Diabetes Treatment Failure May Actually Be Nonadherence

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Diabetes Treatment Failure May Actually Be Nonadherence
Diabetes Treatment Failure May Actually Be Nonadherence

FRIDAY, Sept. 22, 2017 (HealthDay News) -- Apparent diabetes treatment failures may in fact be attributable to nonadherence, according to a study published online Sept. 15 in Diabetes Care.

Yi-Ju Tseng, Ph.D., from Boston Children's Hospital, and colleagues retrospectively analyzed unidentifiable member claims data from 52,544 individuals covered by Aetna who had two physician claims or one hospitalization with a type 2 diabetes diagnosis (2010 to 2015).

The researchers found that of 22,956 patients given second-line treatment, only 8.2 percent had evidence of recommended use of metformin in the prior 60 days, and 28.0 percent had no prior claims evidence of having taken metformin. Only 49.5 percent of patients could have had recommended use. An additional second-line antihyperglycemic medication or insulin was more likely in patients given their initial second-line medication without evidence of recommended use of metformin (P < 0.001).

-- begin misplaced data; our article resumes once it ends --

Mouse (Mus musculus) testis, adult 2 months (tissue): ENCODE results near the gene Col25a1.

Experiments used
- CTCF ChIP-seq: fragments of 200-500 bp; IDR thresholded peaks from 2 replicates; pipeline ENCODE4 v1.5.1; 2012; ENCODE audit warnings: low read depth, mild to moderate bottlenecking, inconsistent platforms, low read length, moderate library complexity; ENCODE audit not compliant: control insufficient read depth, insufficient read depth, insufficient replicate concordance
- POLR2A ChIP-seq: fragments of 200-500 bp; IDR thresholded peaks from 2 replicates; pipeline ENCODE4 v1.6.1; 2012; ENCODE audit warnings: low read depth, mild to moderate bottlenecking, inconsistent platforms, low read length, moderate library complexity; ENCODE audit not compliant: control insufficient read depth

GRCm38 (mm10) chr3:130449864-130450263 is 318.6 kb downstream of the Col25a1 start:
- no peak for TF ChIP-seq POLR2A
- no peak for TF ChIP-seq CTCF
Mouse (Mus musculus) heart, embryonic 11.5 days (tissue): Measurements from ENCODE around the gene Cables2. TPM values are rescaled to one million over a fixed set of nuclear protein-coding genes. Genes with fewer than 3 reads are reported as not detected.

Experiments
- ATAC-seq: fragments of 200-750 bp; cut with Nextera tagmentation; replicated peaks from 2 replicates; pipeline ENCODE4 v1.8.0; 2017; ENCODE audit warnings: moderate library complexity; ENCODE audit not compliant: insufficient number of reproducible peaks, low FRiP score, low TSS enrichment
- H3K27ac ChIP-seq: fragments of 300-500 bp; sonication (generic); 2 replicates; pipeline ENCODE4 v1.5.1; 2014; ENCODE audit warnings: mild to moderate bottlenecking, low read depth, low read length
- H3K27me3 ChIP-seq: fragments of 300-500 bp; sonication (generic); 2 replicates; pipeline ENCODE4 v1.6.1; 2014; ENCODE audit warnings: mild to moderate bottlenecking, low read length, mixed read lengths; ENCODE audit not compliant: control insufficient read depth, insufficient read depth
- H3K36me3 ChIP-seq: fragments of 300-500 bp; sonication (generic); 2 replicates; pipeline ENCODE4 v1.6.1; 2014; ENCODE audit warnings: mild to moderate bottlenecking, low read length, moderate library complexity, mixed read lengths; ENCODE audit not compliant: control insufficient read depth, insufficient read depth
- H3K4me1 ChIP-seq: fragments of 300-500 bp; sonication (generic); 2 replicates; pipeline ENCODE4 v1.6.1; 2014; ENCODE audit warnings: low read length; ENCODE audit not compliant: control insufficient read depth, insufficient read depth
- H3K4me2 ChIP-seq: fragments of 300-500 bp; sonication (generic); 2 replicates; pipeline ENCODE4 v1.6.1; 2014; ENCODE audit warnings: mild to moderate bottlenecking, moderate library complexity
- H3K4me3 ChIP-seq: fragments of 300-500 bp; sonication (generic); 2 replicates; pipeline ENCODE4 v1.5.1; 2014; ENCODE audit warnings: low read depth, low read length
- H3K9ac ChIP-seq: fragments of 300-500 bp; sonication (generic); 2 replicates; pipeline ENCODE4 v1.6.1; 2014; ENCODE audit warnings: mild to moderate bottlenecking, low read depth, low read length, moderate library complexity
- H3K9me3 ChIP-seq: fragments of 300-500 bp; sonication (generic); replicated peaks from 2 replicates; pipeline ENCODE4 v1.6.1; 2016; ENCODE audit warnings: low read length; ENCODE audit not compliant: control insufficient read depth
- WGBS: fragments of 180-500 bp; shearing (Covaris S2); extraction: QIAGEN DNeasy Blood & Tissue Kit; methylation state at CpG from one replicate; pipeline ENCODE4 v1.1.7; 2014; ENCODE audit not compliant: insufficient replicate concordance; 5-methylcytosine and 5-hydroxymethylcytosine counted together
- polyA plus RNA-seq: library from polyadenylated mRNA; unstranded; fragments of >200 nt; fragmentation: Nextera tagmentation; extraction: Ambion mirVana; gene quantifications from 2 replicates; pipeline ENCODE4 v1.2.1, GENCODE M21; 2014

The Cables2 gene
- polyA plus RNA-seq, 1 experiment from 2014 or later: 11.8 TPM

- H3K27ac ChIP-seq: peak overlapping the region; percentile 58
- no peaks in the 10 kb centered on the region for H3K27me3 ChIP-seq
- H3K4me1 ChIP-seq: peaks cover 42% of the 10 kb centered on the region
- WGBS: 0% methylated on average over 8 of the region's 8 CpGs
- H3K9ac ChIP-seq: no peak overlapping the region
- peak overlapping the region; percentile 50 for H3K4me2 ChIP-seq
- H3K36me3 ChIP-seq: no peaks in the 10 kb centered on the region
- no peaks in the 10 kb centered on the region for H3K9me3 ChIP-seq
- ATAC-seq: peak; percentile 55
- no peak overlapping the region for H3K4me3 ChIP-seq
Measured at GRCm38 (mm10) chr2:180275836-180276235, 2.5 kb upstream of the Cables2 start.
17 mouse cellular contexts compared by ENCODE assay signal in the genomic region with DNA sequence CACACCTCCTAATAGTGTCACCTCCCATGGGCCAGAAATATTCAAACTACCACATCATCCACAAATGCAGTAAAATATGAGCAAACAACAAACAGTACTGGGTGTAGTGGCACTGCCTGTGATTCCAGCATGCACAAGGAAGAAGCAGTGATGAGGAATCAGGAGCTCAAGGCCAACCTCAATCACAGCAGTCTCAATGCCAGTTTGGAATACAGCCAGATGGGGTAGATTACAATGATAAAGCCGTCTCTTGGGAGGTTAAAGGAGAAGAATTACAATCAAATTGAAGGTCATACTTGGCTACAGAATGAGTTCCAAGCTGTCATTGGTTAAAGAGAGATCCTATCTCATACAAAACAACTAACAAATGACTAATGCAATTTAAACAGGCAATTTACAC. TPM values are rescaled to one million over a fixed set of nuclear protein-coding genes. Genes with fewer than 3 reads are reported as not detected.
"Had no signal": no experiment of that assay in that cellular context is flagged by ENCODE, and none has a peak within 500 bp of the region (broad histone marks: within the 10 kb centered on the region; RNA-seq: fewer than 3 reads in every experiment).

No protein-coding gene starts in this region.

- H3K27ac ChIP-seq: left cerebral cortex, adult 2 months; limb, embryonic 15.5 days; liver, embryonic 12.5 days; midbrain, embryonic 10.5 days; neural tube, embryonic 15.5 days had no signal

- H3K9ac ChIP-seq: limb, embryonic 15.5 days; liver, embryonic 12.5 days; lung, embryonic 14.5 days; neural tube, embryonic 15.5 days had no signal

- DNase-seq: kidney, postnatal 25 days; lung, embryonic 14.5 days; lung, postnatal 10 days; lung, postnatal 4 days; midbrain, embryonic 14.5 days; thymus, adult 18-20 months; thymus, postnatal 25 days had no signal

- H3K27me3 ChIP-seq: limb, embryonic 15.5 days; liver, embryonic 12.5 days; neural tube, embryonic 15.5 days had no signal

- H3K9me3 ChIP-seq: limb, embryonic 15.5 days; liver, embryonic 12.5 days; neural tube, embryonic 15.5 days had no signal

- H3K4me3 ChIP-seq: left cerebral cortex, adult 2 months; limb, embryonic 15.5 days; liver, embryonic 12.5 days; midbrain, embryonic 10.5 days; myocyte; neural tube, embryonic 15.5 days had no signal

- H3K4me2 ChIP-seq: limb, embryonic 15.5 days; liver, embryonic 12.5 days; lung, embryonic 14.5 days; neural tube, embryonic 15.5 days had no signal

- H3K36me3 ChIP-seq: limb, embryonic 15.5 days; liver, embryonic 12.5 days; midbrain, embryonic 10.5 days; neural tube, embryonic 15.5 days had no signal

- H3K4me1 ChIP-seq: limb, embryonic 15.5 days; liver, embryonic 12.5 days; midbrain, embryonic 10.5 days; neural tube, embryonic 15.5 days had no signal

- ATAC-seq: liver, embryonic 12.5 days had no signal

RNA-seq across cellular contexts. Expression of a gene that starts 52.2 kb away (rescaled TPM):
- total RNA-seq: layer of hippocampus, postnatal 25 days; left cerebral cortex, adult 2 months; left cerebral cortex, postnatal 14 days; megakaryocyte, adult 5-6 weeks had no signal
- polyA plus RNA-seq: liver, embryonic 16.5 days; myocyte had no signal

"Despite published guidelines, second-line therapy often is initiated without evidence of recommended use of first-line therapy. Apparent treatment failures, which may in fact be attributable to nonadherence to guidelines, are common," the authors write. "Point-of-care and population-level processes are needed to monitor and improve guideline adherence."

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